Wednesday, January 29, 2014

The Good, the bad and the ugly...
 Monogramming to Your Best Ability
Stunning Example of High Quality Embroidery Work

 Today's blog will focus on the importance of a well made monogram design and hopefully clear up some misconceptions about monogramming.  The items I chose to highlight all have one common denominator...a good clean photograph.  Some are great shots of embroidery well done...and some are just not that great.  Let me show you what happened in each example so you can create beautiful embroidery always. 
 Let me preface this article by saying it is not my intent to hurt feelings, cause dissent or otherwise embarrass.  My intent is to educate.
This first sample I call  'well I want it thick'.  I am sure if you monogram for others you hear this quite frequently as no one wants a thin washed out monogram on their item...who can blame them?  What I repeatedly see happening is that the monogrammer will go into their software and increase the boldness of the font with no regard to stitch quality, see below. 
Several sections of the 'S' on the left hand towel show partial fill stitch and partial satin stitch.  What has happened is that the designer tried to take this font to a level that it wasn't created for.  It is a beautiful font but I am unsure of the source of this particular font, there are a lot of 'fakes' out there on the internet and this may be one of those $1 fonts.  Good quality fonts costs more than one dollar ladies, sorry but they do.
Monogram Wizard Plus has a similar font and it has a threshold minimum and maximum (which is a good thing).  In layman's terms that means if the designer enlarges the font past a certain threshold the font will automatically convert to a 'filled satin stitch'- which is the correct procedure.
One of two things happened with this design.
  1. The font was purchased from a source that didn't correctly digitize it for use on napped fabrics (towels)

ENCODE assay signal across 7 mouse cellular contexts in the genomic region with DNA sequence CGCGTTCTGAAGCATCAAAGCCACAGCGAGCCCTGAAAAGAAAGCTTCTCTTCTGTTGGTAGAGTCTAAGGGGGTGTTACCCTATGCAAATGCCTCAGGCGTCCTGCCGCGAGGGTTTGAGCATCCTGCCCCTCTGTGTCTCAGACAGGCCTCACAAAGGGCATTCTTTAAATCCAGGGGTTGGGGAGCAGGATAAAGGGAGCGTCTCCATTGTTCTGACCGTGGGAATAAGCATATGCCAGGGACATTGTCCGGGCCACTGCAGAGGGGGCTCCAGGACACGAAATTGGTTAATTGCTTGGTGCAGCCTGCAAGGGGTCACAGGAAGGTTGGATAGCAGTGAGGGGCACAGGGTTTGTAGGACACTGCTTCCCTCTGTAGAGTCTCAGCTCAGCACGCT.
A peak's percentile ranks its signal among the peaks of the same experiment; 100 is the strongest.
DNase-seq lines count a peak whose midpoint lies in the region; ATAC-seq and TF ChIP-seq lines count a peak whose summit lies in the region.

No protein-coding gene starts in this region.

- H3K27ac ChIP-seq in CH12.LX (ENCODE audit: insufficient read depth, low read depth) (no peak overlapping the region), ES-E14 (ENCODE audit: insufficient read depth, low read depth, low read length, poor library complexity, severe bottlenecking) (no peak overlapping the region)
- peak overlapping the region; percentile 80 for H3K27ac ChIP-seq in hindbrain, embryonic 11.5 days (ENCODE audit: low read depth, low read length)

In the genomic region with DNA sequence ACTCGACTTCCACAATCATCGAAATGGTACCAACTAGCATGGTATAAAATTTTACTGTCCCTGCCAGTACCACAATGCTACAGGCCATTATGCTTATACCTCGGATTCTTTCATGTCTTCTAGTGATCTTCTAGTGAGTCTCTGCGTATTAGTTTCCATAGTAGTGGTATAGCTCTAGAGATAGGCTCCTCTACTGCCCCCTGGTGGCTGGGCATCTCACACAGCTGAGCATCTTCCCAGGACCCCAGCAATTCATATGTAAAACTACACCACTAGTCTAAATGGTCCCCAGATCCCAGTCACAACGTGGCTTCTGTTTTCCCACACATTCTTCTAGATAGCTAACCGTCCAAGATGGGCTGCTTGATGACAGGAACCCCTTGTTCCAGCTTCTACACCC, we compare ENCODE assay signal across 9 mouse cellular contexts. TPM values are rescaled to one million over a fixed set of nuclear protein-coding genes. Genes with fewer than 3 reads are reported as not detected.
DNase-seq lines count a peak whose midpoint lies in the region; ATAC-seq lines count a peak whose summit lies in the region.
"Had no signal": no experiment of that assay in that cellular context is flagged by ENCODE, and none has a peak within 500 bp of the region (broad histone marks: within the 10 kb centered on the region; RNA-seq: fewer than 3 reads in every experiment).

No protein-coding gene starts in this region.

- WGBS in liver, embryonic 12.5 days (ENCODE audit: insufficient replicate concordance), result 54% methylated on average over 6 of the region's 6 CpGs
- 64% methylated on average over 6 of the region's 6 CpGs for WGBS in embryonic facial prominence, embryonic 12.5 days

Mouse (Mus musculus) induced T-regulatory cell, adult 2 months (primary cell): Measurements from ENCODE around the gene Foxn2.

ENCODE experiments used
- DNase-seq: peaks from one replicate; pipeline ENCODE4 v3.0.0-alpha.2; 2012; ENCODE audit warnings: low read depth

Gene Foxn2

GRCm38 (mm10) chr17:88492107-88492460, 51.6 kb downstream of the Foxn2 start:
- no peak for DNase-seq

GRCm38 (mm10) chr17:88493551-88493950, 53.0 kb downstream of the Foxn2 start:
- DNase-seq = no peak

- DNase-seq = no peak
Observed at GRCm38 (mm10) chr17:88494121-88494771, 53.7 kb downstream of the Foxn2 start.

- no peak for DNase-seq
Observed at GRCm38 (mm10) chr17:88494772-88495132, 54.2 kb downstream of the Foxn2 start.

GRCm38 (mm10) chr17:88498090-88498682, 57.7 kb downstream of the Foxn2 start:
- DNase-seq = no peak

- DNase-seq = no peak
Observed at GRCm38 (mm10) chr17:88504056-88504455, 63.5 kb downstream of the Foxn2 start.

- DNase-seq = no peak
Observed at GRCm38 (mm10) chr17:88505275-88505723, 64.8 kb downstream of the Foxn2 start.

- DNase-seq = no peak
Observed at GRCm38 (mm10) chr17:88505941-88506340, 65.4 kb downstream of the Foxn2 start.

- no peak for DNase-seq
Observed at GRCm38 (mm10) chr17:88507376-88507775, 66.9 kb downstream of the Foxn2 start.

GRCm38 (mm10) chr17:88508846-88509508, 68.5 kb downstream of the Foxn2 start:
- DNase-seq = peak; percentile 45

2. The end user decided to bypass their software controls of a maximum satin width of 3/8.
 Here is an example of a soft ware attempting to correct what the designer is wanting.
Notice at the widest point of the 's' the design stitching looks more tightly packed, this is because we are very near the maximum width of a proper satin stitch.


Sunday, January 26, 2014

The Duel of the Cameo Silhouette 
vs. the Brother Scan & Cut Part 5 

 For those of you who have been following the duel there have been some questions raised about how we created our design, and in my excitement to compare these two products I did leave out some without further ado..

1. The applique design we are using (the bunny) was downloaded from one of the many applique sources available on the web.  You may use any design source, bearing in mind that not all digitizers were created equal (avoid websites that tell you that you HAVE TO USE A FUSIBLE WEB WITH THEIR APPLIQUE DESIGNS) during the machine embroidery process, if you read our applique blog down below you will understand why.

2.  We used a fusible web because we needed to have the cutters "trim the fabric neatly" and a fusible web makes this job easier.  I prefer Steam-a-Seam and Steam-a-Seam lite, I do not care for Heat-n-Bond as it is not designed to embroider thru and I don't care for their 'lite' version as both are stiff and gummy, in my opinion.

3.  What we are actually trying to accomplish is to have the cutters (Brother Scan and Cut and the Cameo) pre-cut our applique pieces before they are put into the machine. This saves trimming around the design while the item is in the hoop and makes things much neater.